“Ah! You’ve been lost,” he told me, as he removed his sunglasses and took in my face, which he used to see nearly every day. “Where have you been been?”
He is a boda-boda (motorbike) taxi driver, one of a number that park their bikes in Kisementi, a dusty parking lot surrounded by bars, restaurants and shops that I would go to often and from where I would hire a boda since it was close to my house. The minute I roared into Kisementi on a boda my first day back in Uganda, and even though I was cloaked under dark sunglasses, I heard a shout behind me.
“Hey, hey!” I turned around to where a group of my former boda drivers sat on their bikes. I broke into a huge smile, walked over and grasped their hands as we exchanged greetings.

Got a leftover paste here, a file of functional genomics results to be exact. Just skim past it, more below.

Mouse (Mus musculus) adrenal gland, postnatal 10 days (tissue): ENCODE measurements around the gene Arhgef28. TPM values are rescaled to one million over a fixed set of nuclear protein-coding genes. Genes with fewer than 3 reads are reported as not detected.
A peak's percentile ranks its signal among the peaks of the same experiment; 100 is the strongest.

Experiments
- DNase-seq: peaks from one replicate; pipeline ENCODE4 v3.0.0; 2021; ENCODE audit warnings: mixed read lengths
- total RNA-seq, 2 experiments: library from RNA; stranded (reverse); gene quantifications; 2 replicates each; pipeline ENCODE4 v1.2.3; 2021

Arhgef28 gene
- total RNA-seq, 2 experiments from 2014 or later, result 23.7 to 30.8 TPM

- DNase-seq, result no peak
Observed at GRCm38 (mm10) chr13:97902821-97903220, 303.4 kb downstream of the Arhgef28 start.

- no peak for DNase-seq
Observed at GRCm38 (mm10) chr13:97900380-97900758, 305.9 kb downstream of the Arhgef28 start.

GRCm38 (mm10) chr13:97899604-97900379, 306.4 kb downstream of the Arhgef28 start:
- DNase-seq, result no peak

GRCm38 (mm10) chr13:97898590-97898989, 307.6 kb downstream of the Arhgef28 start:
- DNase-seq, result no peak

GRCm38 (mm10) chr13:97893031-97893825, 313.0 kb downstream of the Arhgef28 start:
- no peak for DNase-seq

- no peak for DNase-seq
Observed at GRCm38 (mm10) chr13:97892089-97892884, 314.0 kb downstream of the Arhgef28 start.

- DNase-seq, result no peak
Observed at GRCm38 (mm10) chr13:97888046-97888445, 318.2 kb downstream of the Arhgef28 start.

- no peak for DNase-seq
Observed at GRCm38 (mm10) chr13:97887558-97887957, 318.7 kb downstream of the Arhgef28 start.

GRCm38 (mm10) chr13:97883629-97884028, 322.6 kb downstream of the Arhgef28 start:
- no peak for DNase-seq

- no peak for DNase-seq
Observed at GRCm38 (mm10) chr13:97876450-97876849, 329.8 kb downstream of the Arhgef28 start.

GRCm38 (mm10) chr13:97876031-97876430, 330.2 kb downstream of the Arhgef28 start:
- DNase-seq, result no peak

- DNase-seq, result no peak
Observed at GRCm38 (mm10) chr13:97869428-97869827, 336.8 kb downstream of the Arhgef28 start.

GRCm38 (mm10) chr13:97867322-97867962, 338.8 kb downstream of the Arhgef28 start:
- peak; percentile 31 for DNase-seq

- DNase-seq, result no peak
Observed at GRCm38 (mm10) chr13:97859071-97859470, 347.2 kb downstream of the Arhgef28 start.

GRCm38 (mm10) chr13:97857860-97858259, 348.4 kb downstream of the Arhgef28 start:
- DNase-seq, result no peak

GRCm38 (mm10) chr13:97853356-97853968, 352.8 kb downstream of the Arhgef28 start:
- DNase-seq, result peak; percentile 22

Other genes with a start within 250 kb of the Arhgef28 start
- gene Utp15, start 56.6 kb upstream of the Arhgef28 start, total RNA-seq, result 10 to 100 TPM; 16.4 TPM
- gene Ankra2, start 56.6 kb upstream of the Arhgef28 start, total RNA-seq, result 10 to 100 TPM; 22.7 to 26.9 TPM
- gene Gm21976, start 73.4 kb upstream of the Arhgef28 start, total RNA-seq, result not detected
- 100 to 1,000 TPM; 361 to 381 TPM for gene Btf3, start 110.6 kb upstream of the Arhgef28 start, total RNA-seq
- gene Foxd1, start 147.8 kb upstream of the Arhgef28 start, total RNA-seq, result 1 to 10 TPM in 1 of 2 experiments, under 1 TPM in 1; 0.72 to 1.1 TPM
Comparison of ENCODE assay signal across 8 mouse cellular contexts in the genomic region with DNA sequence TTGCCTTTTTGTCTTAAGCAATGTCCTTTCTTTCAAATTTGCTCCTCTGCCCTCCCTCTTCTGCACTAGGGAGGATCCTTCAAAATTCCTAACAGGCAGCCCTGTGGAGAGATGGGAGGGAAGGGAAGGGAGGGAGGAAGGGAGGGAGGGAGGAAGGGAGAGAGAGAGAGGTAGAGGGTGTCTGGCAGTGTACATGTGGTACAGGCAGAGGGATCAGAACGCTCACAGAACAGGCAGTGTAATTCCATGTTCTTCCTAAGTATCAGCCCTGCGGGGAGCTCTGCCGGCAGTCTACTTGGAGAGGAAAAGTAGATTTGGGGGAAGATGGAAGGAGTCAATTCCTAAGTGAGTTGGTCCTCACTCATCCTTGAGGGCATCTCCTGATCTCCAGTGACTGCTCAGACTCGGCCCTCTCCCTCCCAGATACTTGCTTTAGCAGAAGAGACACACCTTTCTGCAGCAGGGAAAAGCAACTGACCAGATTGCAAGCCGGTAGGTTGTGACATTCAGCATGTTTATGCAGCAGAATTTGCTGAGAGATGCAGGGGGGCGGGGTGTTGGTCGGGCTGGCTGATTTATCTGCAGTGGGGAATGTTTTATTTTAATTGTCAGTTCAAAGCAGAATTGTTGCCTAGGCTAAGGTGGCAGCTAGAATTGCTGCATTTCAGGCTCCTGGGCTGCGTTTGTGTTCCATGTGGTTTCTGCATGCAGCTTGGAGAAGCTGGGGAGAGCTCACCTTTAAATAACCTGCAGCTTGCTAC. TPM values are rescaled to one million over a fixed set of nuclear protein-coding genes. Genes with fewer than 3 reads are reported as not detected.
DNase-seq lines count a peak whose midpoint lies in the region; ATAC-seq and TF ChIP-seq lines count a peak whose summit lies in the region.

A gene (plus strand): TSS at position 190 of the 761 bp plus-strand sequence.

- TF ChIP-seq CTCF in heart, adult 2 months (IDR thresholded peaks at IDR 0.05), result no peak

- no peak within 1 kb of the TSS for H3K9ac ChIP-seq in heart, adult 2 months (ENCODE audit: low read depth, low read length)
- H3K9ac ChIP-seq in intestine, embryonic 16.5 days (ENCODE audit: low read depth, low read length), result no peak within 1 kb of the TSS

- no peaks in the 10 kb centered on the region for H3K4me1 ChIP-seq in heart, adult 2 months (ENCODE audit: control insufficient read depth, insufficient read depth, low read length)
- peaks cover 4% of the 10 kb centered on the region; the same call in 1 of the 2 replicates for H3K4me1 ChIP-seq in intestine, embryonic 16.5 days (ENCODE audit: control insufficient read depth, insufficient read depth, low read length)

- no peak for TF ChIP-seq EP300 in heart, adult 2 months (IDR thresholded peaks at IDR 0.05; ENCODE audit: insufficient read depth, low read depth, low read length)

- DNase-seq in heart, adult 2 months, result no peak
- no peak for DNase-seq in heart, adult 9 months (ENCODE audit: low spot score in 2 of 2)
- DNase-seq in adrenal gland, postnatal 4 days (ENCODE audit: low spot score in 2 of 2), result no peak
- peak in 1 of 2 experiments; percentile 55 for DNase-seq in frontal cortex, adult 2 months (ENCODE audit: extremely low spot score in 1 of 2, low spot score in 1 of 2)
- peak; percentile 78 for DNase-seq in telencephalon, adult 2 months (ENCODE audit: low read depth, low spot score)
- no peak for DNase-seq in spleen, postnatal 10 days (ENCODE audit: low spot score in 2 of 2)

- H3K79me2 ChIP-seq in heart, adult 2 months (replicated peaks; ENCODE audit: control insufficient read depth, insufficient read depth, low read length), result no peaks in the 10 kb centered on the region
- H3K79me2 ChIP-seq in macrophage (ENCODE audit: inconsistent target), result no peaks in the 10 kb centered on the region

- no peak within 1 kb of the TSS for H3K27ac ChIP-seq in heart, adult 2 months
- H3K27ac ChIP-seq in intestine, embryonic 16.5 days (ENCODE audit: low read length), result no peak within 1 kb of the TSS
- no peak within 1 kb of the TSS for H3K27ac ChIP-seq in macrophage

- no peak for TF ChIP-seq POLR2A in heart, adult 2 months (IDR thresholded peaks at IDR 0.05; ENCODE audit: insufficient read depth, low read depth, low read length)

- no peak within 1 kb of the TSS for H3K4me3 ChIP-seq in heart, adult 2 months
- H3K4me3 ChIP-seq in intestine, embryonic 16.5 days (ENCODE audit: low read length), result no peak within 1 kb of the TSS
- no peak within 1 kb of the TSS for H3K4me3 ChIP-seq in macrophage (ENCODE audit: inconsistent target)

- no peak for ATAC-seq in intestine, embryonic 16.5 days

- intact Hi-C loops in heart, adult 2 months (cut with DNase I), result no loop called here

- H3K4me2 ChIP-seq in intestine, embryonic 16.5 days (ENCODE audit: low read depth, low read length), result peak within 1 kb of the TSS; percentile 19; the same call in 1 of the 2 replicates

Boda drivers, restaurant waiters and street vendors that I used to know: they all tell me upon seeing me again, “You’ve been lost!” It’s a common phrase in Uganda that is an odd way to describe the disappearance or departure of a friend. Yet it somehow eloquently captures the feeling of losing touch with someone you knew dearly and well.